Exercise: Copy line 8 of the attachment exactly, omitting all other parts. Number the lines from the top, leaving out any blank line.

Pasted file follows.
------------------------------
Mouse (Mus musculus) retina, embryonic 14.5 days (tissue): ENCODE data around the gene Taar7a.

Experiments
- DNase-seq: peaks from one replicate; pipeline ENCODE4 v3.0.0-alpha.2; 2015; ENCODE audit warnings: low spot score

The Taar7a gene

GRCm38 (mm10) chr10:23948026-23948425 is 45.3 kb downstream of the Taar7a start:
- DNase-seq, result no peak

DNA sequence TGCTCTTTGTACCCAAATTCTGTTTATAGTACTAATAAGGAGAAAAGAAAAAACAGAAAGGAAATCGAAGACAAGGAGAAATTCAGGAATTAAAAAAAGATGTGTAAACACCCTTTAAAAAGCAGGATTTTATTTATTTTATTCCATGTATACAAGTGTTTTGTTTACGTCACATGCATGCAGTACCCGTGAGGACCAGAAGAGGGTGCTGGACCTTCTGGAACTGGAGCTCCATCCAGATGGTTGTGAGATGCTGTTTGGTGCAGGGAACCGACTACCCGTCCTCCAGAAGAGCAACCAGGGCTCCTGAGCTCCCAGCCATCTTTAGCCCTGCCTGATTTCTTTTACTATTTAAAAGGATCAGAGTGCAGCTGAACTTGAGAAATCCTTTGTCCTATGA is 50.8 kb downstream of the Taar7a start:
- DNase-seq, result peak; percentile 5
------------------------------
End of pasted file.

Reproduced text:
- DNase-seq, result peak; percentile 5